Some may recall that I had pointed out Atiya Khan’s critique of my piece in the Nation some while ago. I had wanted to not turn it into some silly blog tiff, and sent in a letter to the editor, who graciously published it in Platypus Review, issue # 20. You can read it on-line here, but let me highlight a footnote (which liberally uses wonderdust):
The groups now collectively labeled the “Taliban in Pakistan” are in fact an amalgamation of various groups—from states’ rights advocates in Swat to tribal warlords in Waziristan to trained militia (against India in Kashmir) in southern Punjab. More than a few are now allied with domestic anti-statist organizations like the Lashkar-e-Taiba or the international ones like al-Qaeda, and some of the local warlords now have national aspirations. Collectively, they are responsible for thousands of civilian deaths in the cities of Pakistan. To effectively counter the threat they pose, we have to disaggregate them into their constituent parts, and deal with them accordingly. Some groups will respond to political dialogue, while others can only be eliminated by force or by the civil justice system. Since they claim various political goals—and it is absolutely crucial to understand that these are “political” goals though they often change from venue to venue and from spokesman to spokesman—we have to engage them within the political realm. This is where U.S. endorsement of the rigged Afghan election, and the longer history of maintaining Karzai’s puppet regime, leave us with a significant political handicap. This also means that political legitimacy must be stripped from these groups. The lingering issues of states’ rights for Swat and Baluchistan require political solutions. The Pakistani military must remain under civilian political leadership and military solutions cannot be allowed to escalate into open-ended civil warfare.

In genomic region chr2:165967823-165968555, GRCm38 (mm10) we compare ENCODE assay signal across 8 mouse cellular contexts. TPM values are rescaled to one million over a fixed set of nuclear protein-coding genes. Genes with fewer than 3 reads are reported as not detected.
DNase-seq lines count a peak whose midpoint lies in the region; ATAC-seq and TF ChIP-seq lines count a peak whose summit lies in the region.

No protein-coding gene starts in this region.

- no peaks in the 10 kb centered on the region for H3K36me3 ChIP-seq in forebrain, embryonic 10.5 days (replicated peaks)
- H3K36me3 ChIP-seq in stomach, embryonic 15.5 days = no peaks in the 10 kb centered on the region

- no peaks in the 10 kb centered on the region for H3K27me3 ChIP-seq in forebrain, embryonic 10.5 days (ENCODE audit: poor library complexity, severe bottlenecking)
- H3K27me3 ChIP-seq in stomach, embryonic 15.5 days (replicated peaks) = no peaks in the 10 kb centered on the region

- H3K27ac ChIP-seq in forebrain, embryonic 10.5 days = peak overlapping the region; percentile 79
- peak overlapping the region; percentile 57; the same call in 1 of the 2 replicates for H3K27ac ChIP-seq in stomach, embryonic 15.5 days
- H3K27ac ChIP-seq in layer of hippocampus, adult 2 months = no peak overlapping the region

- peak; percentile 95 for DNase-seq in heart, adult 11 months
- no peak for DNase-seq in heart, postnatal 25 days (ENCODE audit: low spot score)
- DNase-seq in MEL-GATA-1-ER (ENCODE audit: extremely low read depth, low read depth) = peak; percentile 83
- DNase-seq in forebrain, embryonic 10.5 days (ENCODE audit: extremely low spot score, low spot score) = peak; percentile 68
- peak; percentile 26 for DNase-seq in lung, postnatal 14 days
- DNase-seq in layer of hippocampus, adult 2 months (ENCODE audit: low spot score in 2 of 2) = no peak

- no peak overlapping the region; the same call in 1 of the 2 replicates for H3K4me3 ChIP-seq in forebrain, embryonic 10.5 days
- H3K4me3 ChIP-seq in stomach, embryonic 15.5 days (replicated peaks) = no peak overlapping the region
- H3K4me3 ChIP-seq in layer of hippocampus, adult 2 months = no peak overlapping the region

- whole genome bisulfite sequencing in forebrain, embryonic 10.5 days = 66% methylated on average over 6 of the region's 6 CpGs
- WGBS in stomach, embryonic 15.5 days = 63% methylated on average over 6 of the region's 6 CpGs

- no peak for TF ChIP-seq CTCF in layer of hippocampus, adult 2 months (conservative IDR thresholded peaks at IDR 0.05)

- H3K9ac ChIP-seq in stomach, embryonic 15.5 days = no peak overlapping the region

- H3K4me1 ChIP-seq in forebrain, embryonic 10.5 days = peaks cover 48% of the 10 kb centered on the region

The politics of the groups lumped together under the “Taliban” label is religious in its markers, its symbols, and its public face. This means that any counter-strategy must also include a public effort to “reclaim” the religious front. These groups are heavily armed and supplied in consequence of public donations, the illicit trades in heroin and electronic media, and direct funding that still comes from sources both internal (whether the continued involvement by Pakistani intelligence agencies or other social and civil groups) and external (diaspora communities as well as Saudi Arabia). The state of Pakistan must criminalize weapons possession and revoke licenses in order to start an effort to clean out the cities and stop the influx of smuggled weaponry. The recruits are overwhelmingly young, male, and illiterate. As such, they are strongly against the existing status quo, women, and education. The reform of primary and secondary education (including madrasas) should also be a priority. The state needs to enshrine the right to education within the Constitution.